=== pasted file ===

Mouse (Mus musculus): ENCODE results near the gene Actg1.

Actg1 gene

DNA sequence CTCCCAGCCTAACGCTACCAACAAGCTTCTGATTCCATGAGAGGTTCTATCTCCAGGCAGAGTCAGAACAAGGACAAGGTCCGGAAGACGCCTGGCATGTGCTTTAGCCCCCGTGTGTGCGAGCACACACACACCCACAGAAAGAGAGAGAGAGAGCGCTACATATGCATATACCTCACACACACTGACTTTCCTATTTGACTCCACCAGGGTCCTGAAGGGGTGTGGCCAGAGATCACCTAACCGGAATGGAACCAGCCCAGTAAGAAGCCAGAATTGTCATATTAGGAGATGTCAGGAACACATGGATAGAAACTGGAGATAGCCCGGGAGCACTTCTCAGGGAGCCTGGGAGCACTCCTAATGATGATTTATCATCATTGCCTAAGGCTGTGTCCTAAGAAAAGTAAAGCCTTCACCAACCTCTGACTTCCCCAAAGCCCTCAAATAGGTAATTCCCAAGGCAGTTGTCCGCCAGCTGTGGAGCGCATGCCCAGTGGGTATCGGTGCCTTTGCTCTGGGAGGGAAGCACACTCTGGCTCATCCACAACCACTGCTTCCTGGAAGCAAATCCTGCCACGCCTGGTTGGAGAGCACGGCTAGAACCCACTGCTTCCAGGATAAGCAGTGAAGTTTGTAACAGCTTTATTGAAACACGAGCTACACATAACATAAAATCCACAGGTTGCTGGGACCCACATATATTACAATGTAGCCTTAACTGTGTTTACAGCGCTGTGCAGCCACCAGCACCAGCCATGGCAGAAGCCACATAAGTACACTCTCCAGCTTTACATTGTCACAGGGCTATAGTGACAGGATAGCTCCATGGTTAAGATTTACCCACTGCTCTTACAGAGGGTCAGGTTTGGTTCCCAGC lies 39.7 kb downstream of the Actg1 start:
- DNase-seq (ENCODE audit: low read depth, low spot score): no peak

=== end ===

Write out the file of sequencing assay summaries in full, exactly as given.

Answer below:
Mouse (Mus musculus): ENCODE results near the gene Actg1.

Actg1 gene

DNA sequence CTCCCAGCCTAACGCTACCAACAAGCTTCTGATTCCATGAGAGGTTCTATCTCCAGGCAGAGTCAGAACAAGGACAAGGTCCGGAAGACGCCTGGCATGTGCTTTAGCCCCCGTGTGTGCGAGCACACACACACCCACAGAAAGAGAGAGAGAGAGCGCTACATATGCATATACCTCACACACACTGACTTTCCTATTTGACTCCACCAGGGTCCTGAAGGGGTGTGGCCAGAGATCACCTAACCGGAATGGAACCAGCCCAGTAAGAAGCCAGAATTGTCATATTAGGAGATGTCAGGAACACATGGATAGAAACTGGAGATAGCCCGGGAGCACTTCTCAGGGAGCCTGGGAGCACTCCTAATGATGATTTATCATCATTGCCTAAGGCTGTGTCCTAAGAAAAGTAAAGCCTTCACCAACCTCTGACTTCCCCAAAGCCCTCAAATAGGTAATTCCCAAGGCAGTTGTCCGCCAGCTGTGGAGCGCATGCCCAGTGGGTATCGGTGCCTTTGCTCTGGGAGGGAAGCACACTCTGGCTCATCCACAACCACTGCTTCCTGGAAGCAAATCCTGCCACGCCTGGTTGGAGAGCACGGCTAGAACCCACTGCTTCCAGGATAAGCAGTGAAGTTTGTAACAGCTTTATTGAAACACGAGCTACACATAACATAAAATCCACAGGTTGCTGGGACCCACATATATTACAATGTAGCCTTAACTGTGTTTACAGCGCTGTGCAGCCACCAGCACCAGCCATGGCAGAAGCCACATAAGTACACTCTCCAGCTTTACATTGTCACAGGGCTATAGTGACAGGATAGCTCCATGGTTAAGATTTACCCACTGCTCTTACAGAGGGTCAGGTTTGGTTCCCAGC lies 39.7 kb downstream of the Actg1 start:
- DNase-seq (ENCODE audit: low read depth, low spot score): no peak